Andria is a mother raising eight children in Oklahoma City, OK. She has been struggling with court debt and drivers’ license suspensions for over a decade. She first found out her license was suspended for unpaid traffic tickets when she was pulled over because her car tag light was out in early 2016. This was a surprise to her as she was working at Hertz at the time and had been cleared to drive the vehicles as a duty of her job. Andria ultimately lost her job at Hertz and as a result experienced 10 months of homelessness. During this period, she relied on old coworkers, extended family, and church members to house her and her family.
Andria has had no choice but to continue driving even though her license is suspended. Andria’s 12-year-old son suffers from sickle cell anemia which requires frequent appointments. She lives in fear that if he has a crisis she will not be able to take him to the hospital, and if she calls 911 she will not be able to leave her other children alone at home. In addition to taking care of her children, she also needs to drive to get to work. This past year Andria worked as a chef at a sorority house in a neighboring town. She had to be there at 5am to cook breakfast “for her girls,” as she refers to them; this was too early to access public transportation. Andria’s fear and anxiety of being arrested while driving has affected her mental health as well. Without her license she says she’s “not even [her]self” anymore, she’s lost some of her drive and carries herself differently with the feeling that she’s “never going to get out of debt.”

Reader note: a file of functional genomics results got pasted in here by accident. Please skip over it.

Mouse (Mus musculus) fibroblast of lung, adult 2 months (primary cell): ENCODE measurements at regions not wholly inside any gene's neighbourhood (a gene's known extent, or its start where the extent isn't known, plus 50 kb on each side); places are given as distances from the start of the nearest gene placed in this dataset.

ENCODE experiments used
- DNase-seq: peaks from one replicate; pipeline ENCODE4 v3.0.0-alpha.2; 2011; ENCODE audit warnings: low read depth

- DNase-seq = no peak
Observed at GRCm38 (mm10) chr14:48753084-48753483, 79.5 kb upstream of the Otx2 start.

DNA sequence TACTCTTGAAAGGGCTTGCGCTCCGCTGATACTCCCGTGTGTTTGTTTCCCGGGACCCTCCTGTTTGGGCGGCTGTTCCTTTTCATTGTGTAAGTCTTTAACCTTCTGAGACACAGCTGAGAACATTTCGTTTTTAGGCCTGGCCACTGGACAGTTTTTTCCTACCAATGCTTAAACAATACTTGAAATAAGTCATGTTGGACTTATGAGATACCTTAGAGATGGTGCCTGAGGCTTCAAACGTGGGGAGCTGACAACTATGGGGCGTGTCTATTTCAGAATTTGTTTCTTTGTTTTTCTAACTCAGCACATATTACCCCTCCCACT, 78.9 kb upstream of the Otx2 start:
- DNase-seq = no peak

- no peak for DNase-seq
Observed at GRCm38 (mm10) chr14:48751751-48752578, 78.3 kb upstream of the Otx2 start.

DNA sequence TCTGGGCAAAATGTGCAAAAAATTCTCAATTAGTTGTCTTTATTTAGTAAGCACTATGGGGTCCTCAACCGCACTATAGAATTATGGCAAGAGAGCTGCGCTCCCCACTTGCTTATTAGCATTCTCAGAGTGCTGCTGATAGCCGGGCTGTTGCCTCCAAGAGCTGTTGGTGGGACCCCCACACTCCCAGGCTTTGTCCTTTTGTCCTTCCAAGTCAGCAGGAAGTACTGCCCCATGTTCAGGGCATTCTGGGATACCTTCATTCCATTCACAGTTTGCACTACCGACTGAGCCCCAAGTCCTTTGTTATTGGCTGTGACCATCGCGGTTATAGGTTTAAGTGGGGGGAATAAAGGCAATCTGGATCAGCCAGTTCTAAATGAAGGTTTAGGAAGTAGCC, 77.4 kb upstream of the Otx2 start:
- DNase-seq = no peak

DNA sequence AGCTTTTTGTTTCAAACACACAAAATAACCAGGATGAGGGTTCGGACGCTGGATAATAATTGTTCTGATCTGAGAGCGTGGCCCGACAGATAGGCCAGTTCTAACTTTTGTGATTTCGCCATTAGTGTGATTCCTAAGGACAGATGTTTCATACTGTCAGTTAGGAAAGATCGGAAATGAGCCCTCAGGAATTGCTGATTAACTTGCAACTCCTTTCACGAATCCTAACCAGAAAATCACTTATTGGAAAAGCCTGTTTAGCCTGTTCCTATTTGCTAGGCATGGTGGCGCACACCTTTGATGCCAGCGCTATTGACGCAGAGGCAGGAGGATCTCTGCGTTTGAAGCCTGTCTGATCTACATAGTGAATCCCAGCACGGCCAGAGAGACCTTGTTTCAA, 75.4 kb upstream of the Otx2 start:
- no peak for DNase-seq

Every time Andria goes to court she tells the judge that her court debt is taking away from her ability to provide necessities to her children. Right now her only source of income is doing hair for family and friends at her house. She is 34 years old and still in debt for traffic tickets from her 20s. She will not be able to get her license reinstated until she pays off this debt, which she does not foresee happening in the near future.